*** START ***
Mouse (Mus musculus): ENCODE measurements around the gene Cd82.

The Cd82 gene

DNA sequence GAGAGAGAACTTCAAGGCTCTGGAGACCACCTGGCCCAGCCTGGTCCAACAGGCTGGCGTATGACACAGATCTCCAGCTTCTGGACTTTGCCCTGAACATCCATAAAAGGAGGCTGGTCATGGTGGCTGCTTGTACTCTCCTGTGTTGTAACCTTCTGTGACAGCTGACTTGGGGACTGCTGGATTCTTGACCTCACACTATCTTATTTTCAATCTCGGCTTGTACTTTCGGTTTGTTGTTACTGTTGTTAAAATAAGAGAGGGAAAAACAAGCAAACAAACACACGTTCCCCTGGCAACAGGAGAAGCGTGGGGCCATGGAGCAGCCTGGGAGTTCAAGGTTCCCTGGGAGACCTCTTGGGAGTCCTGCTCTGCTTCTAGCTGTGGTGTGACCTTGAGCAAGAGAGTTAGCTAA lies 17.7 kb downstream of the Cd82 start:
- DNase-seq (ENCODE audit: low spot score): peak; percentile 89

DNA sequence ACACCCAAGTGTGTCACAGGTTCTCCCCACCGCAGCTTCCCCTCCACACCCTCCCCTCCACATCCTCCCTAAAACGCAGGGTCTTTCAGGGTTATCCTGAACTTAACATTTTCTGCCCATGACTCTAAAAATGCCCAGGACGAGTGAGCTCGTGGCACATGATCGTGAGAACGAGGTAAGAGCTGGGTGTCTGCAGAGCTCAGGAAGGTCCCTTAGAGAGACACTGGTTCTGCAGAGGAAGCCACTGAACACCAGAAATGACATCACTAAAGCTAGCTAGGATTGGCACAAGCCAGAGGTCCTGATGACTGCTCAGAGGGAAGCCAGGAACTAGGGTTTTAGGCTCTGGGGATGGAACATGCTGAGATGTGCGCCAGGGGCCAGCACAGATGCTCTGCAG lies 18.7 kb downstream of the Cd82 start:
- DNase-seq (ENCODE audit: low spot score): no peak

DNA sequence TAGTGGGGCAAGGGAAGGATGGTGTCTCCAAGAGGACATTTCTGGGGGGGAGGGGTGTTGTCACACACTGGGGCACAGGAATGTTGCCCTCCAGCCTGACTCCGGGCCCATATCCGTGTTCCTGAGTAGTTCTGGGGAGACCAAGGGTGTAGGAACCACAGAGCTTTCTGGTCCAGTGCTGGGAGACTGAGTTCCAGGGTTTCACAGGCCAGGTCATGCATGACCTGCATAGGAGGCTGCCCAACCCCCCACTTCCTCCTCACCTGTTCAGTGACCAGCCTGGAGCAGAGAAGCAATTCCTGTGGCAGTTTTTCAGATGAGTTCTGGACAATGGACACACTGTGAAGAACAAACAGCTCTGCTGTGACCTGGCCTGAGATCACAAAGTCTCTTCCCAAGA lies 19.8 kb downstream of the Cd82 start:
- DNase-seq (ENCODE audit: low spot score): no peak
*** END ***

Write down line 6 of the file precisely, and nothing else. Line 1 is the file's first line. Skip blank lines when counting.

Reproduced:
- DNase-seq (ENCODE audit: low spot score): no peak